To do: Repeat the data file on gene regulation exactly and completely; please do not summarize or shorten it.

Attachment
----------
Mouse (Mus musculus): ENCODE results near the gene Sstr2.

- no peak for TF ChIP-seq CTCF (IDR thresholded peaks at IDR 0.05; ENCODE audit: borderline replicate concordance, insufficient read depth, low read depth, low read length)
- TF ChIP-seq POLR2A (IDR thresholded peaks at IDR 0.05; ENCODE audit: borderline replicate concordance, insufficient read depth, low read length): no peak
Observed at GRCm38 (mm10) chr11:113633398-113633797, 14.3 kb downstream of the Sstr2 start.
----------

Mouse (Mus musculus): ENCODE results near the gene Sstr2.

- no peak for TF ChIP-seq CTCF (IDR thresholded peaks at IDR 0.05; ENCODE audit: borderline replicate concordance, insufficient read depth, low read depth, low read length)
- TF ChIP-seq POLR2A (IDR thresholded peaks at IDR 0.05; ENCODE audit: borderline replicate concordance, insufficient read depth, low read length): no peak
Observed at GRCm38 (mm10) chr11:113633398-113633797, 14.3 kb downstream of the Sstr2 start.